In the meantime, another opportunity presented itself and I just couldn't say no. As you know, I sang Marie in Daughter of the Regiment at Opera in the Heights in Houston. I had a marvelous time working with the conductor, Enrique Carreón-Robledo, but the direction left a bit to be desired. I had mentioned in an email to Enrique that if he were ever looking for a director, I might be interested, since I have a doctoral minor in opera directing. Never in a million years did I think he would take me up on my offer, but at the end of March, he called to ask if I would direct the company's season opener, Rossini's Otello. After I got over my initial shock, I started researching to see if this was an opera I thought I could take on (I had originally told him that I would feel more comfortable directing a comedy, and Otello is about as serious as it gets). I found out that Rossini's version is rarely done because it strays so much from Shakespeare's storyline (and five of the leads are tenors - who wants to deal with that?!). Verdi's Otello is much more common at opera houses - it sticks to the plot. Apparently, directors stay away from the Rossini also, because the music is highly repetitive and difficult to work with. I decided that even though I was petrified, this was an opportunity that I could not turn down. I have been working on my concept ever since.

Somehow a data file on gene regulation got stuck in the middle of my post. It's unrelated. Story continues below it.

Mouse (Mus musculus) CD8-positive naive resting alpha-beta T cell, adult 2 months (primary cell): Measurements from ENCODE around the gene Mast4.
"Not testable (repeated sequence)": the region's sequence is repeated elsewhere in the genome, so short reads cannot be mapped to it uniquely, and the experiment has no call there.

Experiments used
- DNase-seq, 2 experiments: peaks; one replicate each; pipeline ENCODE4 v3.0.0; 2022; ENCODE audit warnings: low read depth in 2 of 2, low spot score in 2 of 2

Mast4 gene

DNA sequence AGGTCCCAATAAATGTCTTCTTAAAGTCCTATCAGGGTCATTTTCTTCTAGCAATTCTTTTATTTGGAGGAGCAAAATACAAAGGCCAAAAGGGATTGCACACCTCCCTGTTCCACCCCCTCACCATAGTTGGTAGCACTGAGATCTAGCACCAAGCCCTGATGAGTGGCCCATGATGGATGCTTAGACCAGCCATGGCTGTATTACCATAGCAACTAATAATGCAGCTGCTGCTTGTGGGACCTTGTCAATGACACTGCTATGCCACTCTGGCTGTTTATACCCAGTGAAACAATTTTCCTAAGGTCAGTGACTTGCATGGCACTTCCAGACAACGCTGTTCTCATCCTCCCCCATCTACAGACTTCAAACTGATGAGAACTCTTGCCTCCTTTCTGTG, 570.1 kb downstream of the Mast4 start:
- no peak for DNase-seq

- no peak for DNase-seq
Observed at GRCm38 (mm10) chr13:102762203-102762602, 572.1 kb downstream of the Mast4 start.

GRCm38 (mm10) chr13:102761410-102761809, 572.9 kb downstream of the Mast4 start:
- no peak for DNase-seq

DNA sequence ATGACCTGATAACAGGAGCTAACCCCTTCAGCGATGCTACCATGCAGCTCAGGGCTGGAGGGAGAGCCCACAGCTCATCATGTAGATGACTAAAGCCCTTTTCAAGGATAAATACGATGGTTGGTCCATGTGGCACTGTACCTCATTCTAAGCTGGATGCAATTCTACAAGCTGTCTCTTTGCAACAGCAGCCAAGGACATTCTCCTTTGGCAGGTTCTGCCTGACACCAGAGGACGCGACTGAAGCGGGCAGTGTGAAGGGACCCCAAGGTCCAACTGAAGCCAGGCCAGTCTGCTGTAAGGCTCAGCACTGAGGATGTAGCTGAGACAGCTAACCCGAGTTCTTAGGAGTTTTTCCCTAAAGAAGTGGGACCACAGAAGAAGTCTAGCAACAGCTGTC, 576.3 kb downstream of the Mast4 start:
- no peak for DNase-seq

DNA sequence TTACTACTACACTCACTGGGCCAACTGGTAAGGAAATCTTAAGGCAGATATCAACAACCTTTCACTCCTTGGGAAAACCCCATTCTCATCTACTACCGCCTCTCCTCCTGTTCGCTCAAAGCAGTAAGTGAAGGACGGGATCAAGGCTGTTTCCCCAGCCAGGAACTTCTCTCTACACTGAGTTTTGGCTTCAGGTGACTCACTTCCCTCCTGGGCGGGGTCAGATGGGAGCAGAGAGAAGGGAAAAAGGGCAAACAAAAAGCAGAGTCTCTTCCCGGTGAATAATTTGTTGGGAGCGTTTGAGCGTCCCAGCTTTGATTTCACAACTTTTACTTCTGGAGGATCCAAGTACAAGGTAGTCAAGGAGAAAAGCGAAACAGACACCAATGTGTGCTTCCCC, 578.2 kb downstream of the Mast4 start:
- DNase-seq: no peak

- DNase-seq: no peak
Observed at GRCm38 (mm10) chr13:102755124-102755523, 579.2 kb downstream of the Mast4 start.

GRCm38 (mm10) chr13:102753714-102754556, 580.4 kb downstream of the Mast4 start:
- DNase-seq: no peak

Opera in the Heights is used to doing very traditionally staged operas. When I accepted the job, I first checked with Enrique to make sure that it would be all right if I chose to update the opera. After reading my concept, which keeps the location in Venice but moves the time period from the 16th century to 1985, he warned me that the conservative audience and critics might not fully appreciate it, even though he thought my idea was fabulous. However, he said that if I want to move forward, then he will be behind me all the way. I am 100% behind my vision, and I can't wait to put it on its feet in September. I hope that the audience will overcome its fear of modernized opera, and my professional directorial debut will be a success.

I'll keep you updated!